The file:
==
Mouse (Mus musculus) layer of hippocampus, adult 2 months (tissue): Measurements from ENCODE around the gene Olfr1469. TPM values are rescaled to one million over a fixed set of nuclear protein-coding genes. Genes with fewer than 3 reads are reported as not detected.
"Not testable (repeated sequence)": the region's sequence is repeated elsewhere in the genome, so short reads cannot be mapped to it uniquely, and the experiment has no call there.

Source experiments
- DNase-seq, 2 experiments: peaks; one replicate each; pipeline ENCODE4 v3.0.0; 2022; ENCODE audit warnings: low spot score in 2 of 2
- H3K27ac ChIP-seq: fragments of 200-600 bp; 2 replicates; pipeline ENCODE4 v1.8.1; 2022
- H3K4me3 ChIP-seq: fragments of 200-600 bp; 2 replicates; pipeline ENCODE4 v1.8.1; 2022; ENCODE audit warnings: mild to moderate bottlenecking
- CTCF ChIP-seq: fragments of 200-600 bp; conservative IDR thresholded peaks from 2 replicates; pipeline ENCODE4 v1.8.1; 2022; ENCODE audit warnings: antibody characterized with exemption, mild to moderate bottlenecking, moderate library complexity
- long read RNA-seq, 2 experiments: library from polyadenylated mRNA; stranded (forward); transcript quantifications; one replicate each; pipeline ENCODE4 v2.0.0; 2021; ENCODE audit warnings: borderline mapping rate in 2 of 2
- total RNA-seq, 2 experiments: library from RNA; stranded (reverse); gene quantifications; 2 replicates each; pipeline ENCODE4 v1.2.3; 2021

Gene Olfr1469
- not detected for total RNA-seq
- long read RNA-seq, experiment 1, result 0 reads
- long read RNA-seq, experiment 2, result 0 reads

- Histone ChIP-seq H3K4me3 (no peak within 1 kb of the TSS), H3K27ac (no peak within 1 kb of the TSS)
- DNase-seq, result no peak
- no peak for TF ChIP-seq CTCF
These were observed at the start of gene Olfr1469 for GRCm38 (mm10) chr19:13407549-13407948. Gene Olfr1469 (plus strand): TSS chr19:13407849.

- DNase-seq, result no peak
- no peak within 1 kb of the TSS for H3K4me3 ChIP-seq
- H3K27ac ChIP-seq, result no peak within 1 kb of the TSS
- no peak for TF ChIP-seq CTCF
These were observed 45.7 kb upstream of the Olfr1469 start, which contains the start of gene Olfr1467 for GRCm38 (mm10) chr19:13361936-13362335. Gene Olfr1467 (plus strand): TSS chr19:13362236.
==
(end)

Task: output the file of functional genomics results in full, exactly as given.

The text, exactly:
Mouse (Mus musculus) layer of hippocampus, adult 2 months (tissue): Measurements from ENCODE around the gene Olfr1469. TPM values are rescaled to one million over a fixed set of nuclear protein-coding genes. Genes with fewer than 3 reads are reported as not detected.
"Not testable (repeated sequence)": the region's sequence is repeated elsewhere in the genome, so short reads cannot be mapped to it uniquely, and the experiment has no call there.

Source experiments
- DNase-seq, 2 experiments: peaks; one replicate each; pipeline ENCODE4 v3.0.0; 2022; ENCODE audit warnings: low spot score in 2 of 2
- H3K27ac ChIP-seq: fragments of 200-600 bp; 2 replicates; pipeline ENCODE4 v1.8.1; 2022
- H3K4me3 ChIP-seq: fragments of 200-600 bp; 2 replicates; pipeline ENCODE4 v1.8.1; 2022; ENCODE audit warnings: mild to moderate bottlenecking
- CTCF ChIP-seq: fragments of 200-600 bp; conservative IDR thresholded peaks from 2 replicates; pipeline ENCODE4 v1.8.1; 2022; ENCODE audit warnings: antibody characterized with exemption, mild to moderate bottlenecking, moderate library complexity
- long read RNA-seq, 2 experiments: library from polyadenylated mRNA; stranded (forward); transcript quantifications; one replicate each; pipeline ENCODE4 v2.0.0; 2021; ENCODE audit warnings: borderline mapping rate in 2 of 2
- total RNA-seq, 2 experiments: library from RNA; stranded (reverse); gene quantifications; 2 replicates each; pipeline ENCODE4 v1.2.3; 2021

Gene Olfr1469
- not detected for total RNA-seq
- long read RNA-seq, experiment 1, result 0 reads
- long read RNA-seq, experiment 2, result 0 reads

- Histone ChIP-seq H3K4me3 (no peak within 1 kb of the TSS), H3K27ac (no peak within 1 kb of the TSS)
- DNase-seq, result no peak
- no peak for TF ChIP-seq CTCF
These were observed at the start of gene Olfr1469 for GRCm38 (mm10) chr19:13407549-13407948. Gene Olfr1469 (plus strand): TSS chr19:13407849.

- DNase-seq, result no peak
- no peak within 1 kb of the TSS for H3K4me3 ChIP-seq
- H3K27ac ChIP-seq, result no peak within 1 kb of the TSS
- no peak for TF ChIP-seq CTCF
These were observed 45.7 kb upstream of the Olfr1469 start, which contains the start of gene Olfr1467 for GRCm38 (mm10) chr19:13361936-13362335. Gene Olfr1467 (plus strand): TSS chr19:13362236.